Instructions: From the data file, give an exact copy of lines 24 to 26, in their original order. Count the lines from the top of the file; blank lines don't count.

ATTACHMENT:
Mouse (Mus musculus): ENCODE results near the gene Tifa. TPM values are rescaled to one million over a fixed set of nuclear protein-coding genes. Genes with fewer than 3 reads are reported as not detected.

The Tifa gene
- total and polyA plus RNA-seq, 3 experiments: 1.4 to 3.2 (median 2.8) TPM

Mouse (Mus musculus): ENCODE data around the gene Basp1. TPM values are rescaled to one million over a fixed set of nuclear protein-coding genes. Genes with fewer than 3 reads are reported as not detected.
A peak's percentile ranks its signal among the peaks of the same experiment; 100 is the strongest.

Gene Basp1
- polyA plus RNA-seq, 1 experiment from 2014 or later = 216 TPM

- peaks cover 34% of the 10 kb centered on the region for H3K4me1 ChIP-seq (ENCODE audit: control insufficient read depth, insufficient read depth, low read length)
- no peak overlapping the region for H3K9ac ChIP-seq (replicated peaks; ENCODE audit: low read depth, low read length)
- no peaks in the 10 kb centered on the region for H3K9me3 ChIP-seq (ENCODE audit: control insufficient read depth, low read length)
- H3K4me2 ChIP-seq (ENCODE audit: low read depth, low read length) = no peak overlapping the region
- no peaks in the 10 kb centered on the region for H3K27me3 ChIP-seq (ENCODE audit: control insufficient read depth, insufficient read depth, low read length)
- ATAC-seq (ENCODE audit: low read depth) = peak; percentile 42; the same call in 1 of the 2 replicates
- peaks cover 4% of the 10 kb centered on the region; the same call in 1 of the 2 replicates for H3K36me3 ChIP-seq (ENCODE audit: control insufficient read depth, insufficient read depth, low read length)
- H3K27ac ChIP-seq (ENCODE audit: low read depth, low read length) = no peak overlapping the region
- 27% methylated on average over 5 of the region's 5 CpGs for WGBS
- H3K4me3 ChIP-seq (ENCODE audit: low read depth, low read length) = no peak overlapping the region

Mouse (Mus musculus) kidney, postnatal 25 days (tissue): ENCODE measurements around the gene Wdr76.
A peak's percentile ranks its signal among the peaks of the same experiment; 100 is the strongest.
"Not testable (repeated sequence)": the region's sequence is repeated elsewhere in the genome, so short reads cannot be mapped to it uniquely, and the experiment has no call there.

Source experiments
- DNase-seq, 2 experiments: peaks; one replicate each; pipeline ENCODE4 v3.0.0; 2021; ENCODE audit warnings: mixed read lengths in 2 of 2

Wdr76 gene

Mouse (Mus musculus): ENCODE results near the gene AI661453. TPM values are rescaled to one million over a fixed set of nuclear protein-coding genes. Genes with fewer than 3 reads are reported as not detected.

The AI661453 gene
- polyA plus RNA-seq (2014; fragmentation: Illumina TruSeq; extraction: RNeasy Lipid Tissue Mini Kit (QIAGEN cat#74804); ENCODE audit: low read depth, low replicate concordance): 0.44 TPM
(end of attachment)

Mouse (Mus musculus): ENCODE results near the gene AI661453. TPM values are rescaled to one million over a fixed set of nuclear protein-coding genes. Genes with fewer than 3 reads are reported as not detected.

The AI661453 gene
- polyA plus RNA-seq (2014; fragmentation: Illumina TruSeq; extraction: RNeasy Lipid Tissue Mini Kit (QIAGEN cat#74804); ENCODE audit: low read depth, low replicate concordance): 0.44 TPM